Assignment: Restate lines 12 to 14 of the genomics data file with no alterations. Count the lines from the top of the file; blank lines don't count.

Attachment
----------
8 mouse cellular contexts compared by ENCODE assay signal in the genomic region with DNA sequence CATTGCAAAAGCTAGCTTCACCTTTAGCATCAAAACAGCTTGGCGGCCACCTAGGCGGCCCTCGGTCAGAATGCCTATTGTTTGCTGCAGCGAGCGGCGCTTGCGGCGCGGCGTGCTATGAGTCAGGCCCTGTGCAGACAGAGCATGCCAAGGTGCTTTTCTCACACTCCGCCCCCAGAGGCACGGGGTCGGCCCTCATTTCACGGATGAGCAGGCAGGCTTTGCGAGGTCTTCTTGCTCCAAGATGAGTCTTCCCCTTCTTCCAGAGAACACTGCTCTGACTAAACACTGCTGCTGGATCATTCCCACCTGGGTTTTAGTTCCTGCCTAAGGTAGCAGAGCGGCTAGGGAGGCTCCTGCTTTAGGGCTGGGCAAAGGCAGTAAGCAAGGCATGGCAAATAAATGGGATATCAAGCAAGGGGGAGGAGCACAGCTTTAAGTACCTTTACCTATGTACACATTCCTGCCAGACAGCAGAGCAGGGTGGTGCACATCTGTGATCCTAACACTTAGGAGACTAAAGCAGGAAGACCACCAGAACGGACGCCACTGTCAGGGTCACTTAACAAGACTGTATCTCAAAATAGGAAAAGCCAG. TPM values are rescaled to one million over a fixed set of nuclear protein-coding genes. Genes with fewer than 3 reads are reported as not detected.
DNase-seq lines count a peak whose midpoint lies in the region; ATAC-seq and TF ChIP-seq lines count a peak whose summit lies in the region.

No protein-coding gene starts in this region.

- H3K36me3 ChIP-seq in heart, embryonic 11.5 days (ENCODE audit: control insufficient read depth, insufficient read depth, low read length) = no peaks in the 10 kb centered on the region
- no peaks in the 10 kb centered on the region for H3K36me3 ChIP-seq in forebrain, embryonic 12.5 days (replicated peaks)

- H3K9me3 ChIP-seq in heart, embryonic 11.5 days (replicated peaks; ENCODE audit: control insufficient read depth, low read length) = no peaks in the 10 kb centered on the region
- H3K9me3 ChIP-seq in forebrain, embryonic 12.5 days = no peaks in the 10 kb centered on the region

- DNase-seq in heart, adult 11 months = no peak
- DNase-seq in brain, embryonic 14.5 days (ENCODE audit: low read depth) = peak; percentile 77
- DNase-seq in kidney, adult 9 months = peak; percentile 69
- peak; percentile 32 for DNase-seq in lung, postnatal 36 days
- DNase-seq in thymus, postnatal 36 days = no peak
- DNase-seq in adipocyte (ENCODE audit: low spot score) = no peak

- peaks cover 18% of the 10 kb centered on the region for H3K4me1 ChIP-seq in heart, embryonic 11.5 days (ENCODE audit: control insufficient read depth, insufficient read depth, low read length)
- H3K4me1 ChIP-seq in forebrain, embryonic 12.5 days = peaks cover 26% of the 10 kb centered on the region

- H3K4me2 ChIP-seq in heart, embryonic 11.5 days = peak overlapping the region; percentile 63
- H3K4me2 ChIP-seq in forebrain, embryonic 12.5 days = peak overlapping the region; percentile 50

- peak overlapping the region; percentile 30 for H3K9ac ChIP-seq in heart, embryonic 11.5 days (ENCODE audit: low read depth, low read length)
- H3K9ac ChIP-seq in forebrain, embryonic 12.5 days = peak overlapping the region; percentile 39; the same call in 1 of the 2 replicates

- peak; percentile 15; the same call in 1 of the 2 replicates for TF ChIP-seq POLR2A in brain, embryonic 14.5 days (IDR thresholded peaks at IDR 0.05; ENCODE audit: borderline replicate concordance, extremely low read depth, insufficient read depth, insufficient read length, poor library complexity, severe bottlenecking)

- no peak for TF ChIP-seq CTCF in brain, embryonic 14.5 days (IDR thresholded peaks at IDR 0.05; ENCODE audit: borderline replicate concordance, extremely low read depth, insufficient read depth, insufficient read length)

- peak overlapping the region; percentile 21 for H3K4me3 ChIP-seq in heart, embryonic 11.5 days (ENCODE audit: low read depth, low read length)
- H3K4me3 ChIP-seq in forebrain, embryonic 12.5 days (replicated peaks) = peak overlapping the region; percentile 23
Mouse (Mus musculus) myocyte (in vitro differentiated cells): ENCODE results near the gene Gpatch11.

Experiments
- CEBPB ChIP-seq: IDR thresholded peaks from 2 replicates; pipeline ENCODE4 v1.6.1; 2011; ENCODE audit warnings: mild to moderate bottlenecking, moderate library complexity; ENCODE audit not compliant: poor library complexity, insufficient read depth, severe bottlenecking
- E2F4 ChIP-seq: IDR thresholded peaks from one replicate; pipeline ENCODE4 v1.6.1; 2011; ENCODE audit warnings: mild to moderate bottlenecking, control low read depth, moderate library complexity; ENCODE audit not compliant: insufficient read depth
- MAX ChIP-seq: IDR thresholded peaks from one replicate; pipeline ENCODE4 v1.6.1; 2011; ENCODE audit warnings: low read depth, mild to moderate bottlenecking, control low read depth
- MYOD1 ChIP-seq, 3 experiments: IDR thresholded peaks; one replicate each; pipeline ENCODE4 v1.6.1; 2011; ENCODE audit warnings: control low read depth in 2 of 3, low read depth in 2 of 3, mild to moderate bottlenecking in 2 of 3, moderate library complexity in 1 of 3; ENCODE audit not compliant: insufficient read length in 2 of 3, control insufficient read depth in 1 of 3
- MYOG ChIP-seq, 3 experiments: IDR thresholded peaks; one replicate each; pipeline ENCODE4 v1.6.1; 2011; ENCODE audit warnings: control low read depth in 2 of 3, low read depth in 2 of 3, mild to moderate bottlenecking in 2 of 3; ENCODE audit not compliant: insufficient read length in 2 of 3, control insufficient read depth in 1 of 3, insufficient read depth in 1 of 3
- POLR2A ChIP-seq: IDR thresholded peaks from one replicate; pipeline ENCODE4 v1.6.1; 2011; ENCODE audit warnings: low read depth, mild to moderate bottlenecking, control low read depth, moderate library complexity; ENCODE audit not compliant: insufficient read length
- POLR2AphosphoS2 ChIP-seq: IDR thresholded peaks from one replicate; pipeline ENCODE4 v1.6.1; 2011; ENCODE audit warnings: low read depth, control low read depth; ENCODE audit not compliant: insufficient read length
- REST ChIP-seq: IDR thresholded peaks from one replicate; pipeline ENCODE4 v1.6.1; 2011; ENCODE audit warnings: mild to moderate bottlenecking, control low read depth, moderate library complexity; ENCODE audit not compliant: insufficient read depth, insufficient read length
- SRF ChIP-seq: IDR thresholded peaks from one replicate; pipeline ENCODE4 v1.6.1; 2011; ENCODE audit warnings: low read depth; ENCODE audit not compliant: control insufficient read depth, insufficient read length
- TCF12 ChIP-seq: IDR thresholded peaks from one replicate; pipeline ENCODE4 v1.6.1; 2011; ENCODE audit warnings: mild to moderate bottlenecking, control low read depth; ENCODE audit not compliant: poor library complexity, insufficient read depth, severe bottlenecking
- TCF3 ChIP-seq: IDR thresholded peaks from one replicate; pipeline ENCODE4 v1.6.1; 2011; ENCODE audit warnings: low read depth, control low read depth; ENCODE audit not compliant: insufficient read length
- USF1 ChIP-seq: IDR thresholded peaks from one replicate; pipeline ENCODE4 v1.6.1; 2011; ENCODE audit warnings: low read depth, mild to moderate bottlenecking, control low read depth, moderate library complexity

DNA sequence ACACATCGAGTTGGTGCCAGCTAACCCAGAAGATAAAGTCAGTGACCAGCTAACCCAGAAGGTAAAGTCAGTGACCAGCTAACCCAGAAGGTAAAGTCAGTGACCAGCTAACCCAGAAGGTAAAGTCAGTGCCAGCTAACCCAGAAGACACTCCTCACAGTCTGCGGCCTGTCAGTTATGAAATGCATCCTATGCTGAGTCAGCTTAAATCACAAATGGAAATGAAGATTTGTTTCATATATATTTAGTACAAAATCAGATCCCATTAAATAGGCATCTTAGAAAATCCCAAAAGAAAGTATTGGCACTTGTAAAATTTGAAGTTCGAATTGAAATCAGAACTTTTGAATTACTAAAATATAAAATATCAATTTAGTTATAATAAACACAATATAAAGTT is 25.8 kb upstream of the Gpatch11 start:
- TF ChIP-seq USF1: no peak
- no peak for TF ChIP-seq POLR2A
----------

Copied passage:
- DNase-seq in thymus, postnatal 36 days = no peak
- DNase-seq in adipocyte (ENCODE audit: low spot score) = no peak

- peaks cover 18% of the 10 kb centered on the region for H3K4me1 ChIP-seq in heart, embryonic 11.5 days (ENCODE audit: control insufficient read depth, insufficient read depth, low read length)